It was three days before the big ceremony. Dr. Hasibun Naher had travelled from Bangladesh to Austin, Texas, where she would accept the OWSD-Elsevier Foundation Award for Women Scientists in the Developing World at the prestigious AAAS conference. Now, she and her fellow awardees gathered in the hotel boardroom to prepare their presentations: they would each have five minutes at the podium to talk about their research – what inspired them, the challenges they have overcome and their goals for the future.
But first they would introduce themselves. Hasibun, a mathematics professor, had a winning ice-breaker:
My name is Hasibun Naher – Hasibun meaning “one who calculates,” like my subject.
Amid laughter from her colleagues, she went on to reveal that her surname, Naher, means river – and indeed the water element would also come into play in her career.
What’s in a name?
Dr. Hasibun Naher talks about her name and how it became her destiny.
Her father, who was a teacher, did not realize that the name he gave her would become her destiny. “My father wanted me to be a doctor,” Hasibun said, “but when I finished primiarly school, I thought, ‘I want to be a doctor but not a medical doctor. I have to complete my PhD.’”
She loved mathematics and was inspired by her maternal uncle, who studied mathematics at the university. She also realized that math could be used to solve problems of science.
“Nowadays, the world has so many problems,” she said, “and as a mathematician, I can use mathematical modelling to solve these problems.”
With its long coastline and tropical monsoon climate, Bangladesh is extremely vulnerable to earthquakes and tsunamis, she explained. For that reason, she chose to focus her research on the simulation of tsunamis, to make better predictions of their behavior.
Now, Hasibun is Associate Professor of Mathematics in the Department of Mathematics and Natural Sciences at BRAC University in Dhaka, Bangladesh, where she was named Best Researcher in 2015. She has published many scientific papers in international journals in her research areas of partial differential equations and travelling waves, mathematical physics and mathematical biology, and she is the author of two books published by the Bangladesh National Curriculum and Textbook Board. She also serves as a member of scientific committees for several international conferences.
She works 16 or 17 hours a day, she said, including the time spent with her family.
“Every morning I cook for my family, and after returning home, I have to cook for my family,” she said. “I’m trying to do my best for my job and for my family.”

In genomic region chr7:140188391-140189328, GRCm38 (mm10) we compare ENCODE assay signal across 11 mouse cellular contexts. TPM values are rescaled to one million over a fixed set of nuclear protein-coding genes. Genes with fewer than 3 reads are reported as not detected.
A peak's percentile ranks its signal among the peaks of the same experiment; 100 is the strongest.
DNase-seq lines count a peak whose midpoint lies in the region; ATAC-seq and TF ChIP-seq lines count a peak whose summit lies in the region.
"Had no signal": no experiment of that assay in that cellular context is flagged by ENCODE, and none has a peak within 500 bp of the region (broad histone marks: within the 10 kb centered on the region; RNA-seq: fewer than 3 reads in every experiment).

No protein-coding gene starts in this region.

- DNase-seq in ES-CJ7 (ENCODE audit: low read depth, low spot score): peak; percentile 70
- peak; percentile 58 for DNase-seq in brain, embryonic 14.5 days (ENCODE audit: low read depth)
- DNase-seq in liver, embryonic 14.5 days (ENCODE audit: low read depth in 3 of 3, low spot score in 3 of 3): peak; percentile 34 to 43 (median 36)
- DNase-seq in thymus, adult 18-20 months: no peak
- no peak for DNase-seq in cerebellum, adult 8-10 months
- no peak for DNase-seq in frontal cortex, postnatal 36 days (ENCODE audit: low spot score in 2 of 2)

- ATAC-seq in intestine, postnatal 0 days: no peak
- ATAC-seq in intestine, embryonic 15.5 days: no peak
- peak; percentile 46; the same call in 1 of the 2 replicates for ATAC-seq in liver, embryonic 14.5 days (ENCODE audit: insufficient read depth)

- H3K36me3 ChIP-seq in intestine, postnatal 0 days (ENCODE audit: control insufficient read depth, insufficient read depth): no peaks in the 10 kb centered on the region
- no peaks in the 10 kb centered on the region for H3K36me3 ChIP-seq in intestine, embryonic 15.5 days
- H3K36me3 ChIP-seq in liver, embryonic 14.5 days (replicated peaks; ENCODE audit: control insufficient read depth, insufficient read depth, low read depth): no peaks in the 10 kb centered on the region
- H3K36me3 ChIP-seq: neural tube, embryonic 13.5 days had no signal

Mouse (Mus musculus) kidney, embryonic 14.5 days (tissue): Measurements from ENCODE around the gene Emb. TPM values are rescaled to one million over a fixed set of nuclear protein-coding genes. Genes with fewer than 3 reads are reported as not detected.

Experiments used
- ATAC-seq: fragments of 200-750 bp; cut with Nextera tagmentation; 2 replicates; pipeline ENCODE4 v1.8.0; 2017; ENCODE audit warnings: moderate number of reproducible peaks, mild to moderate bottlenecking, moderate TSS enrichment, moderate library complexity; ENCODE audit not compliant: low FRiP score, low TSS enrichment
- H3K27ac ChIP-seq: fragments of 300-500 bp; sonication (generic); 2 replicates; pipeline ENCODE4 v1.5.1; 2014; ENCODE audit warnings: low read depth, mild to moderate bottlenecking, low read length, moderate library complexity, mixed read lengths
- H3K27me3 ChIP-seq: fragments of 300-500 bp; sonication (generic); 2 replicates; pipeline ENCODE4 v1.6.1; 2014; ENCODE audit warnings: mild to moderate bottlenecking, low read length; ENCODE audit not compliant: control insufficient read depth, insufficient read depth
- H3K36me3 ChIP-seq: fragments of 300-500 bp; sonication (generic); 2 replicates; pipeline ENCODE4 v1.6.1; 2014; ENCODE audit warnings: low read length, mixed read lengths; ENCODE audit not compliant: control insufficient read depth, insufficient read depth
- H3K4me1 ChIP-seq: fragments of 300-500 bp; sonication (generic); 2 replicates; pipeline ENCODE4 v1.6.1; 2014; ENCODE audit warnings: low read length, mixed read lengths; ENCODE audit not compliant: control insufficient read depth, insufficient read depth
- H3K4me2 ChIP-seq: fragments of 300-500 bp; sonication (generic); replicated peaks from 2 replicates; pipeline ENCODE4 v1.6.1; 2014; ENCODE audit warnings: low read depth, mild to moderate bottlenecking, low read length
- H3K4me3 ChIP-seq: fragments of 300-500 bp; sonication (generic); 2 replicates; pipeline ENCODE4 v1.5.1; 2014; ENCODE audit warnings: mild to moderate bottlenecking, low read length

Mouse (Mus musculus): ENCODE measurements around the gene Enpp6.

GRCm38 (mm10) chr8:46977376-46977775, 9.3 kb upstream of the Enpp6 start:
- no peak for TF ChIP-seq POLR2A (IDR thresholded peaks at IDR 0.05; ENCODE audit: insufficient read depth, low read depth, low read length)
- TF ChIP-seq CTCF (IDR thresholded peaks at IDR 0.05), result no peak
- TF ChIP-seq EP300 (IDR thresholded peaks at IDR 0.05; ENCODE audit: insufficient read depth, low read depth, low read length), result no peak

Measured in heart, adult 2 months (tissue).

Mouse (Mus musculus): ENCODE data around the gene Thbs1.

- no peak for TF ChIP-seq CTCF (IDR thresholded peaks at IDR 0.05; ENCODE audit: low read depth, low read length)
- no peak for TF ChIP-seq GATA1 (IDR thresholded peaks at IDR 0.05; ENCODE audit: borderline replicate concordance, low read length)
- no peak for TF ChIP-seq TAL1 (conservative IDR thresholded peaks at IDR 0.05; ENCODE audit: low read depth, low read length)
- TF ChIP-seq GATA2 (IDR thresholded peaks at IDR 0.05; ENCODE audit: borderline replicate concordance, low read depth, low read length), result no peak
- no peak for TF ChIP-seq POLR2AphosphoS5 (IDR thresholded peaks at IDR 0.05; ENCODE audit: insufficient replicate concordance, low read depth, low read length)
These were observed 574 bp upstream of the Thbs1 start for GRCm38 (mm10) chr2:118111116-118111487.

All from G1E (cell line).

“As a female, I have to work as hard as men to show that we are equally competent,” she added.
But being a woman gives her another power: “As a mathematician in science, I can motivate many female students in my country; I can be a model for that young generation. Nowadays, students are very scared to do mathematics, so I have to encourage them, inspire them.”
Her first advice for women studying science is to master the basics: “Students should study properly and they should have proper knowledge to do their research in science.”
But she added that it’s never too early to start thinking of a problem you can solve with science: “As a student in high school, I thought, ‘I want to be a scientist in mathematics.’ And I thought, ‘What is my problem, and how can it be overcome? What is the solution?”
And beyond that, she said, have a plan. “We can do the best if we have a plan. I have to have a plan, and if I have a good plan, any obstacle can be stomped out.”
One obstacle she encounters is lack of funding for international travel, which is a common problem for many universities in developing countries. That makes it harder to attend conferences and collaborate internationally.
The OWSD-Elsevier Foundation award included funding to attend this major science conference while raising her international profile. For those reasons, she said it has made her more confident that she will achieve her goals by collaborating internationally with researchers from developed countries. “I am motivated more and more to fulfill my dream,” she said.
Still, there’s another dream she also speaks passionately about.
“Since my childhood, I have always thought about how to motivate female students in STEM to help them have prosperous lives in developing countries,” she said. “I hope this award helps me to fulfill that dream.”
Watch a video with the winners
For Women’s History Month in March, we are featuring outstanding women in science. This story is part of our series on the winners of the 2018 OWSD-Elsevier Foundaiton Award for Early Career Women Scientists in the Developing World.
comments powered by Disqus